Time to take early action before another Horn of Africa drought
A discussion on the possibility of a third consecutive year of drought in the Horn of Africa was held this week in Kigali, Rwanda. The three day Greater Horn of Africa Climate Outlook Forum included Government representatives from the region, climatologists, agricultural experts and disaster risk managers. The meeting was hosted by the Inter-Governmental Authority on Development (IGAD) and IGAD’s Climate Prediction and Applications Centre (ICPAC) and supported by the UN World Meteorological Organization (WMO) and the UN Office for Disaster Risk Reduction (UNISDR) which noted that the meeting was overshadowed by the world’s failure to act on previous warnings of drought in the region which resulted in thousands of deaths from famine, particularly in Somalia. Towards the end of last year a total of 13.3 million people needed assistance in Djibouti, Ethiopia, Kenya and Somalia, as a result of the worst drought in the region for six decades.
The focus of the meeting was on the role of the regional climate outlook in providing early warnings for drought emergencies and other climate related disasters in the Horn of Africa. It also discussed the prospects for the current March-to-May rainy season and measures to ensure that early warning leads to early action in the event of a failure of the rains. Pedro Basabe, head of the UNISDR Africa office, noted that “Two consecutive years of drought in the Horn of Africa have resulted in catastrophe for many vulnerable communities. A failure of the rains in the coming months will leave them with little coping capacity to survive”. As a result, this year, more than ever, “it is important that climate and food security experts work closely with disaster managers to monitor any serious deterioration in the situation.”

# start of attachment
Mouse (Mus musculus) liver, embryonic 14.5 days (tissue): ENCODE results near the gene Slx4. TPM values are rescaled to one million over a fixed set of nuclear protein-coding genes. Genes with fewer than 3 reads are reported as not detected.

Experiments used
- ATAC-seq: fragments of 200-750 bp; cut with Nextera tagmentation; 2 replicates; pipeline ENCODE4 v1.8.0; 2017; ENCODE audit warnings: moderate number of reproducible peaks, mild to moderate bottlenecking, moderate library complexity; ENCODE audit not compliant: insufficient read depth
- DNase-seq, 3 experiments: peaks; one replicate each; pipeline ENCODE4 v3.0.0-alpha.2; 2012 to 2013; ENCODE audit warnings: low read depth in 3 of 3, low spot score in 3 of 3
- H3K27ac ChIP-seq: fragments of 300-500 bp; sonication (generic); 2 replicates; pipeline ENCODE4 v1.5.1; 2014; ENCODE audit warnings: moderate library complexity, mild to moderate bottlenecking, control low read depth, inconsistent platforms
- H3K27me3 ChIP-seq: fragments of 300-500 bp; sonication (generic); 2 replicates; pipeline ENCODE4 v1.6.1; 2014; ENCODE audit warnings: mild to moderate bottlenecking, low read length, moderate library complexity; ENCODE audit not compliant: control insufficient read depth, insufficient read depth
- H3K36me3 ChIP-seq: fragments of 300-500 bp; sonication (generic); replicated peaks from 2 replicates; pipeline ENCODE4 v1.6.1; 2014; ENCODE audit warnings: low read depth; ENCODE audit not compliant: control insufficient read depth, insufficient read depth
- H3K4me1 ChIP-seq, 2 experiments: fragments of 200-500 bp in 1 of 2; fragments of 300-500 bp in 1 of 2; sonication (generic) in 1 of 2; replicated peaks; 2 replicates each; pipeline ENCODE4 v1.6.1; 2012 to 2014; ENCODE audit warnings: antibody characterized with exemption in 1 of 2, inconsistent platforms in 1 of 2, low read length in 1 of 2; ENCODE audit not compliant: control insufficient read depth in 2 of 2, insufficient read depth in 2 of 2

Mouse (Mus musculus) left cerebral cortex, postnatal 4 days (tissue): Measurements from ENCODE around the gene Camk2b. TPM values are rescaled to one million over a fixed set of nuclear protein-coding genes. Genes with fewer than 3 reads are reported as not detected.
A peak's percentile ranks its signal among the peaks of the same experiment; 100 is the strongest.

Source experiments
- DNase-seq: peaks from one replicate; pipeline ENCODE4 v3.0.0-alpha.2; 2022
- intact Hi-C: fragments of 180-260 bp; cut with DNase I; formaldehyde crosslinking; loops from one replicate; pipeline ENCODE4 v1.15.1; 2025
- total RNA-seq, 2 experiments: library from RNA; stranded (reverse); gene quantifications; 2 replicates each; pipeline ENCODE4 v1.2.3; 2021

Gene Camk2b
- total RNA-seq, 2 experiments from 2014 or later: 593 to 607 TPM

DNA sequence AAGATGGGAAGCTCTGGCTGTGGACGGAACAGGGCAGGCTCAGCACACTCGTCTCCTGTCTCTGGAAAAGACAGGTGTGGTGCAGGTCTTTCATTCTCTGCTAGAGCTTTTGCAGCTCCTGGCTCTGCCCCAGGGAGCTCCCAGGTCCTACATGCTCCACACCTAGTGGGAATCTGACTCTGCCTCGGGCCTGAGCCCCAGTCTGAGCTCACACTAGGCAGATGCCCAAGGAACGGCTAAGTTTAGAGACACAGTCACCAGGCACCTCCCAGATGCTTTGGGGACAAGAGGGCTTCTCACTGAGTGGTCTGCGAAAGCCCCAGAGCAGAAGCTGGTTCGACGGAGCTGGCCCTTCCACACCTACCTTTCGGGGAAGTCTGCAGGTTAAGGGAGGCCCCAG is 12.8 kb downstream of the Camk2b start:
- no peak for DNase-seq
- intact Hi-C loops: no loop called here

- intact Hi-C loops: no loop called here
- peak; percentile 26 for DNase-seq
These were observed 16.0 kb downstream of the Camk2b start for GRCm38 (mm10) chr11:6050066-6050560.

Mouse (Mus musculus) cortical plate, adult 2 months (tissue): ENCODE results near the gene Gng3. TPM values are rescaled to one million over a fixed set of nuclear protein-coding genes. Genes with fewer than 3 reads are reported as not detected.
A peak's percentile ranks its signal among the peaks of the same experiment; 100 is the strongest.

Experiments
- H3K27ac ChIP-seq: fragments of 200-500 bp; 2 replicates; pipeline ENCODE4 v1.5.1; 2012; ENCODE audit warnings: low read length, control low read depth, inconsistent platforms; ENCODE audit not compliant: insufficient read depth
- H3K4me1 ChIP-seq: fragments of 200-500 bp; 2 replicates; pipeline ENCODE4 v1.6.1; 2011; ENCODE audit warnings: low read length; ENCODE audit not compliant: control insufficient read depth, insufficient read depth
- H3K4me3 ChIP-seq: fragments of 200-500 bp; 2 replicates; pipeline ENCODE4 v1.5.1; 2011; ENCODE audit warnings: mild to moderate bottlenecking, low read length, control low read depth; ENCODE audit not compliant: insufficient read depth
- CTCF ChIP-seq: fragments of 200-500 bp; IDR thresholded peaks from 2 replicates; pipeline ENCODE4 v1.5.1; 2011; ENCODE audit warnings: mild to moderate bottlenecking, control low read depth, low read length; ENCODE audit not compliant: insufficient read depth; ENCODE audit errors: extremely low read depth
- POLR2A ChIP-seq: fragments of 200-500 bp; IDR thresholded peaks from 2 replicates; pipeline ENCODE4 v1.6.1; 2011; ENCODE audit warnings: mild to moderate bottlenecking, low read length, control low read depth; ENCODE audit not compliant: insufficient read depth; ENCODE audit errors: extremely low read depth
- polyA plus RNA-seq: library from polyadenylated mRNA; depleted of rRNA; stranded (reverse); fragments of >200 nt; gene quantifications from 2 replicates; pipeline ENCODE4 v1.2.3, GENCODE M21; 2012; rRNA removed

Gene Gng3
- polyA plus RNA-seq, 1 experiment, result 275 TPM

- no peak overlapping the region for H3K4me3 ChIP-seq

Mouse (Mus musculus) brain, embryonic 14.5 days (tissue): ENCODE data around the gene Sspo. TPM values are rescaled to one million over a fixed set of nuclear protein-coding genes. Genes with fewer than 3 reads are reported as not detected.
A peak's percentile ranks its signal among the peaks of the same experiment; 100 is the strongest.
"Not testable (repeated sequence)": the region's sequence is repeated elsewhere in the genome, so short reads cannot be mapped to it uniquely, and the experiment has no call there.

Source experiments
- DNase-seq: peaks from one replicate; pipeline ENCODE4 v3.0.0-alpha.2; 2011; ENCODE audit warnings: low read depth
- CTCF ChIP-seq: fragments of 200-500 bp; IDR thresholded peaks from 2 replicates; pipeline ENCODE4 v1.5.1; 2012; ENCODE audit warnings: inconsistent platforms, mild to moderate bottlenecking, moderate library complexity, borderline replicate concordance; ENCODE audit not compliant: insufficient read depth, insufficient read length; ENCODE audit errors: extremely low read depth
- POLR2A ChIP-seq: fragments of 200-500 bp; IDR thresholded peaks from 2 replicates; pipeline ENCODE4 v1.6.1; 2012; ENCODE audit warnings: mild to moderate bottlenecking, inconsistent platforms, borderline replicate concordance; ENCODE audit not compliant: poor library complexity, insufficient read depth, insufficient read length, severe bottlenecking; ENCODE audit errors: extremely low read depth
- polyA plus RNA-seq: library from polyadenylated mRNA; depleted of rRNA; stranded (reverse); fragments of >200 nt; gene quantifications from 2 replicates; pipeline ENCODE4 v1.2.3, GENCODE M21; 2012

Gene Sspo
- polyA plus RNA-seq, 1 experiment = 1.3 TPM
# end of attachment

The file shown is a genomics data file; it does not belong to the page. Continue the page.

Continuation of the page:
And indeed, according to the regional climate scientific experts in Kigali, drought is likely to return to Somalia and other parts of the Horn of Africa over the next three months. Laban Ogallo, director of IGAD’s Prediction and Applications Centre said there was a “high probability of drought returning to the Greater Horn of Africa and poor rains are probable in all of Somalia, Djibouti, northern Kenya, and southern, eastern and northeastern Ethiopia.” He said that the message had now been given and it was now up to governments, civil society and the media to prepare even if the worst didn’t happen. Participants agreed it was necessary to take preventive action now, find ways to secure livestock and provide cash transfers to people.
The predictions are made on the basis of the weather patterns in the Indian Ocean where increased cyclonic activity has been drawing moisture away from the Horn. The residual effect of a dying La Nina current was also a factor. La Niña appears when the surface of the central and eastern Pacific Ocean – the world’s largest body of water – cools, and has a climatic impact in other regions of the world. La Niña was particularly strong in 2010-2011 and parts of the Horn experienced their driest period for 60 years.